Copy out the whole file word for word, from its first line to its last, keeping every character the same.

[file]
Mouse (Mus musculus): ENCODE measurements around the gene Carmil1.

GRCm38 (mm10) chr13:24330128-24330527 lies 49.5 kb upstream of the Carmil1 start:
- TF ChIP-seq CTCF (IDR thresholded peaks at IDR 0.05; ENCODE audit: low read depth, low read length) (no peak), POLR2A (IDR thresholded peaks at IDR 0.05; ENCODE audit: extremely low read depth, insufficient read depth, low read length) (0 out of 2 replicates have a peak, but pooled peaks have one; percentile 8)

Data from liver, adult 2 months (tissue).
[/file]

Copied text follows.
Mouse (Mus musculus): ENCODE measurements around the gene Carmil1.

GRCm38 (mm10) chr13:24330128-24330527 lies 49.5 kb upstream of the Carmil1 start:
- TF ChIP-seq CTCF (IDR thresholded peaks at IDR 0.05; ENCODE audit: low read depth, low read length) (no peak), POLR2A (IDR thresholded peaks at IDR 0.05; ENCODE audit: extremely low read depth, insufficient read depth, low read length) (0 out of 2 replicates have a peak, but pooled peaks have one; percentile 8)

Data from liver, adult 2 months (tissue).